The El Paso and Dayton Shootings Remind Us That Americans in Public Feel Like Targets
Over this weekend—just before the mass shooting in El Paso, TX, which was just before the mass shooting in Dayton, OH, which was a few days after the mass shooting in Gilroy, CA— I’ve been at a music festival called All Together Now in the south of Ireland. And as I walked into the festival grounds for the first time, an unusual but faintly familiar thing happened: I walked in.
The guy at the gate made sure I had a wristband, but that was it. No metal detector. No pat down. No wand. If you brought a cooler, they took a quick glance inside, and what they were looking for was glass.
That was it.
If you’re reading this in America, doesn’t that sound peculiar to you now? Charmingly passé, as though I’d said we arrived via horse and buggy? When was the last time you went to a big music festival and didn’t get searched for guns on the way in? Or a sporting event? Or increasingly, a movie theater? When was the last time you did a goddamn 5K fun run and didn’t think for one second about where the shooter might be?
It was actually startling. I asked my friends about it—“Can you normally just…do that?”— and it is a testament to how fundamentally different our otherwise similar lives have become that I had to get specific about “that”: “Can you just walk right into an event like this and not get frisked and scanned and have to empty your pockets?”
After a pause and a search for the correct word, one of them patted my back and spoke up: “Yeah, we tend to not annihilate each other over here.”
With that, I looked around at the vast festival area, hearing the distant drumbeats from the various stages and seeing the pockets of dancers and the families and the food stalls and the liquor brand activations and the unarmed Garda, and it hit me: the thought that this might be a soft target has not entered one person’s mind.
As an American in 2019, the thought will not leave mine.
As an American in 2019, I write these words and there’s a part of me that thinks: please don’t let me be giving some nutball an idea. Please don’t let me be fucking up Ireland with my bloody American bullshit.
As an American in 2019, I think this thought, and within twenty-four hours there are two separate mass shootings in my country, in a busy nightlife district and a Walmart, casualties well into the double digits for each. Before I finish writing this, there might have been another. This might be your reminder about El Paso and Dayton.
The idea that I might get shot every time I leave my house is not always at the top of my mind. But it’s in there. It streaks through. How can it not? 215 days into 2019, we have had 250 of these things. They are nearly constant, the very white noise of 21st century life in America, and we are even desensitized to hearing that we are desensitized to them.
We are often warned not to politicize these things, but they are a direct result of politics, and I am currently in a country where the people are exactly like us except that they don’t have guns, so I am going to go ahead and politicize it: It is getting worse, and it is going to keep getting worse, and one of the major reasons it is going to keep getting worse is that our President is an infant. We have more guns than people in the United States, and now we have a president who is pitting us against one another because he is lonely and bored. He is stoking white nationalist anger, and for all the tweedy Sunday-show analysis over his political strategy for doing it, you know and I know that he will only ever say the thing that gets him the quickest and loudest round of applause. It’s no more complicated than that. He is validating and turbo-charging angry young white men’s most racist and violent fantasies, and he is doing it because it gives him a little squirt of dopamine, the way love might have.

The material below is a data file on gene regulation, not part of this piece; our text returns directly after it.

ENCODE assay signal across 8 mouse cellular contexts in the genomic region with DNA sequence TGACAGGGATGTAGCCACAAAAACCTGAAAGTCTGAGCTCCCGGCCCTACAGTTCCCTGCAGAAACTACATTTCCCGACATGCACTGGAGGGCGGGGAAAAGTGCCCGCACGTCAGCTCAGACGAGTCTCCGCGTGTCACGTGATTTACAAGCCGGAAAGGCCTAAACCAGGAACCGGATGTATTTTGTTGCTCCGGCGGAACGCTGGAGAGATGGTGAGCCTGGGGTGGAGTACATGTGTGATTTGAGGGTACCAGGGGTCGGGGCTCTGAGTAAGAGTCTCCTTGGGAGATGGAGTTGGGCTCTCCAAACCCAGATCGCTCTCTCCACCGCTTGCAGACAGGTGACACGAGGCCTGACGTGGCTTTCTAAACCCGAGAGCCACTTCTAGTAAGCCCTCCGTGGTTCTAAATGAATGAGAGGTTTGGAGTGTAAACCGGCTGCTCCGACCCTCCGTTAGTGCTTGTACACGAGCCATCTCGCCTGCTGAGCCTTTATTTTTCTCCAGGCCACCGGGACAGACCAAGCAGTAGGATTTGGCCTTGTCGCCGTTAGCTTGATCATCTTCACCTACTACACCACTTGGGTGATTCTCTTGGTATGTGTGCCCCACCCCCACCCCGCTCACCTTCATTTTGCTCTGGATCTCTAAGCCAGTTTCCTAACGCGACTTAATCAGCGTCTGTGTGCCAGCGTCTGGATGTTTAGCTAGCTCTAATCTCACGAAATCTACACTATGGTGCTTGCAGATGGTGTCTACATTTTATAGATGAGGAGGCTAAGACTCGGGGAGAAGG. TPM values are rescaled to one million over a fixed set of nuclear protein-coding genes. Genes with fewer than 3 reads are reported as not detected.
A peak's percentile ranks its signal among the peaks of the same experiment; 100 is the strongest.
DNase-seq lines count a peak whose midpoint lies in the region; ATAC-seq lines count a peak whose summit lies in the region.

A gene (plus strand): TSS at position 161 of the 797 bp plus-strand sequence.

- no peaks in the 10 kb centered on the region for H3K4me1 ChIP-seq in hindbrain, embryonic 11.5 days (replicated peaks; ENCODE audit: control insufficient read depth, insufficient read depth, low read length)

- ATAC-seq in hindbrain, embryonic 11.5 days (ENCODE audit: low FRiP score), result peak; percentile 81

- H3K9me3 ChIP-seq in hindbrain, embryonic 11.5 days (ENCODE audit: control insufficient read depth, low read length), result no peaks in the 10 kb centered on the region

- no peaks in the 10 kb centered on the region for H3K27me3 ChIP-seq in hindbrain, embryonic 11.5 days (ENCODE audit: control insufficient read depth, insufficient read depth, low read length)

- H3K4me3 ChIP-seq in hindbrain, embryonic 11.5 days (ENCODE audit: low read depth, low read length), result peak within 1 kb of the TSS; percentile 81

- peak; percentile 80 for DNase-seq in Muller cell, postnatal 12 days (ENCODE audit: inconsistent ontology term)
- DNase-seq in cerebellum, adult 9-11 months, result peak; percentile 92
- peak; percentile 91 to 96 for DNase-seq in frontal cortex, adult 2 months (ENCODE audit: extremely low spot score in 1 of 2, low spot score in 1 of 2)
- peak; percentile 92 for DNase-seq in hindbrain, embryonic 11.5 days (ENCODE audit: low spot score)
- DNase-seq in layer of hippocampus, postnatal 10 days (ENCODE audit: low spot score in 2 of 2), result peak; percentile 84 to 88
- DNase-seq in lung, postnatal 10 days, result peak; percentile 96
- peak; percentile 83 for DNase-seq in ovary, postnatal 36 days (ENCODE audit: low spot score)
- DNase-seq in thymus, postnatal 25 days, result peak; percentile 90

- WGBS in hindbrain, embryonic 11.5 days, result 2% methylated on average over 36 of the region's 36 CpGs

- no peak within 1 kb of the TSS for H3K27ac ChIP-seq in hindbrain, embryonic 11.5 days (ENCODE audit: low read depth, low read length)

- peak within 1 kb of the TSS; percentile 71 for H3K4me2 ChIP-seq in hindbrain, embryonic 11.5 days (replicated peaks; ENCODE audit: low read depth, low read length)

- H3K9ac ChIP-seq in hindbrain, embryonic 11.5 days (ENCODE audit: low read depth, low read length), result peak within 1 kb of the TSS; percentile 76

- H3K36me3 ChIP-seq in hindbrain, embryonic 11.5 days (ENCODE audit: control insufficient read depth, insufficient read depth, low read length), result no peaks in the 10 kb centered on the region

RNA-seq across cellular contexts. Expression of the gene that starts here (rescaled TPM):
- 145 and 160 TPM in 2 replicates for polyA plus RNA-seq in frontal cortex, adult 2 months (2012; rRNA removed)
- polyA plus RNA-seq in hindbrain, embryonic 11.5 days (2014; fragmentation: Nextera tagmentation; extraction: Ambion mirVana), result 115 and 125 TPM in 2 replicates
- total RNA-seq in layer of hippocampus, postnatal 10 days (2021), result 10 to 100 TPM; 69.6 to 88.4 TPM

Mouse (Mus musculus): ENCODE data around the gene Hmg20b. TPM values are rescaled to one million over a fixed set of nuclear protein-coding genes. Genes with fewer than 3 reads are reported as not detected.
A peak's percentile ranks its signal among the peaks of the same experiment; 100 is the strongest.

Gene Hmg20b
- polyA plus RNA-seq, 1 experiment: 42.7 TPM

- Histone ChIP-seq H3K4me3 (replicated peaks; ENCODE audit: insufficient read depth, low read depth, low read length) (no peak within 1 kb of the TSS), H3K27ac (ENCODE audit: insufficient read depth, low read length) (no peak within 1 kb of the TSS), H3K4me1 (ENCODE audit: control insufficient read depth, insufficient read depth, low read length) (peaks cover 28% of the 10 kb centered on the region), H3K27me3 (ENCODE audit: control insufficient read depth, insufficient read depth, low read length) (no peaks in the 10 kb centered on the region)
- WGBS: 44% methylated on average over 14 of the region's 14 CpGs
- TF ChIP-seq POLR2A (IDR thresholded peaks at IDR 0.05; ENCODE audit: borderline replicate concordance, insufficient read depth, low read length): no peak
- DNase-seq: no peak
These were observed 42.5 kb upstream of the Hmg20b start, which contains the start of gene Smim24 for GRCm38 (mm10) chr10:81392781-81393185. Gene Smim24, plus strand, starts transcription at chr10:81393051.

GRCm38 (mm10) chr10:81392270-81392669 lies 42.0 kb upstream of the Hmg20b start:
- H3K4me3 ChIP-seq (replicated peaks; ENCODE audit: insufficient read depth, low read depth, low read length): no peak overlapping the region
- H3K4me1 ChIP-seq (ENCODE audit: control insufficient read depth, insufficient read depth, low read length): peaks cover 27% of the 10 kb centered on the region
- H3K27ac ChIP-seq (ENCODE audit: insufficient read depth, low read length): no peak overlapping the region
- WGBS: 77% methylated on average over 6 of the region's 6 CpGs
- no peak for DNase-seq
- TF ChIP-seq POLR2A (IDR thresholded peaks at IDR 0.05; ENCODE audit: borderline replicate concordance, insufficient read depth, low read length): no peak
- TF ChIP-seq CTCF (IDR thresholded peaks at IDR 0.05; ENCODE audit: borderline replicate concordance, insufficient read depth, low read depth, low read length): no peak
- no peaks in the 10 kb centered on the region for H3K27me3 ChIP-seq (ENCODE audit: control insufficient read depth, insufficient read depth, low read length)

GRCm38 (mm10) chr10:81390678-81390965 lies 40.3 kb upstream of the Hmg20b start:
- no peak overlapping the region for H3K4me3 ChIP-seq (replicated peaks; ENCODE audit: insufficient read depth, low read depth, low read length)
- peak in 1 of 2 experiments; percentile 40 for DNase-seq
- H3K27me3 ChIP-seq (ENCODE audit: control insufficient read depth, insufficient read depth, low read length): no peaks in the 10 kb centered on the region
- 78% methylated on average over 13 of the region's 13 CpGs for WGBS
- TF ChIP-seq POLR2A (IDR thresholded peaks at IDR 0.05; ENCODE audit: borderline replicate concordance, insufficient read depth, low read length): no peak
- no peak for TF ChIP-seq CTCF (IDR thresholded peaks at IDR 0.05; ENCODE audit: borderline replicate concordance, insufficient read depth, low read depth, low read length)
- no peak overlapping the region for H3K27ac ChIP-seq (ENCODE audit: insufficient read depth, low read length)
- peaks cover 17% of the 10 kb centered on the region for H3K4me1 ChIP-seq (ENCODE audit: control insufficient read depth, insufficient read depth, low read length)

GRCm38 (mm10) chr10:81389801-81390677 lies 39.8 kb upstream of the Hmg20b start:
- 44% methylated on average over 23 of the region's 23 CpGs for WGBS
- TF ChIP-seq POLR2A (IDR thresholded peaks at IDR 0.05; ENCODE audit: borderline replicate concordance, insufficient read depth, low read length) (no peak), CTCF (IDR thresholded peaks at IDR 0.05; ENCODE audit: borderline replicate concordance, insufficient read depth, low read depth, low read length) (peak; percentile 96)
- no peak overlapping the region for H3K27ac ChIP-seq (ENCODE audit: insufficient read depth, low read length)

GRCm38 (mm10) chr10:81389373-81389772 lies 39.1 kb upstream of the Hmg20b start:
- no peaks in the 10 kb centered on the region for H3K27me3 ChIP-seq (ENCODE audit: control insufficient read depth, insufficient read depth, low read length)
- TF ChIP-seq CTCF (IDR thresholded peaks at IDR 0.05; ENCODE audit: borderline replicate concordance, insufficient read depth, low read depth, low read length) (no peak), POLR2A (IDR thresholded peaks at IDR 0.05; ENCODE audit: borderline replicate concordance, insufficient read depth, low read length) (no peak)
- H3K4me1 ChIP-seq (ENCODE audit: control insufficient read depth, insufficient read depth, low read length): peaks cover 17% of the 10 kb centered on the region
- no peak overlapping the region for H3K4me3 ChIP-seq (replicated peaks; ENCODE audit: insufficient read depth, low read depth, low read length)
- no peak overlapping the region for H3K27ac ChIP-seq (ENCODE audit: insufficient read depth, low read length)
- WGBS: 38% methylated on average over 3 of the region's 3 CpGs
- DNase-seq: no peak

It is not my opinion that Donald Trump is making things worse. It is a fact that Donald Trump is making things worse, and if you think it is not a fact, I want you to name one way in which Donald Trump is making things better.
I have written about this many times, and I will repeat I have said before: I would love to take your guns. I want a giant magnet to cover the United States, suck up all the guns, melt them down, and turn them into a sculpture, one of those big, stark Richard Serra deals that we can go and look at and think about what we’ve done. I want them gone. Now.
I also know that that’s not rational. It’s based in my emotions, primarily anger and fear. It’s unworkable. It’s hysterical. I know it.
But if you are reacting to more mass shootings by digging your heels in, by stockpiling more guns, by donating to the NRA, by begging people not to politicize it, by in any way defending the status quo, you are also being hysterical. The idea that there should be no meaningful impediment to a young guy getting a goddamn assault rifle is also irrational. You too are acting out your fear and anger. For all the gritted-teeth Charlton Heston drag pageantry, the message is still steeped in emotion. Your way is equally unworkable, and the death toll of your way is increasing exponentially.
We have been fucked when it comes to guns for my entire life on this planet. Now we’re fucked and angry. Now we’re fucked and we don’t trust each other and our guns are deadlier. Now we’re fucked and our driver is drunk. If you don’t think we’re fucked, do me a favor: go to a place that’s not fucked and take look around. Look at the way people are able to relax. Look at the way they gather when they’re not worried they’ll get slaughtered.
That was us just a few years ago, I swear.
This story originally appeared on Esquire.com. Minor edits have been made by the Esquiremag.ph editors.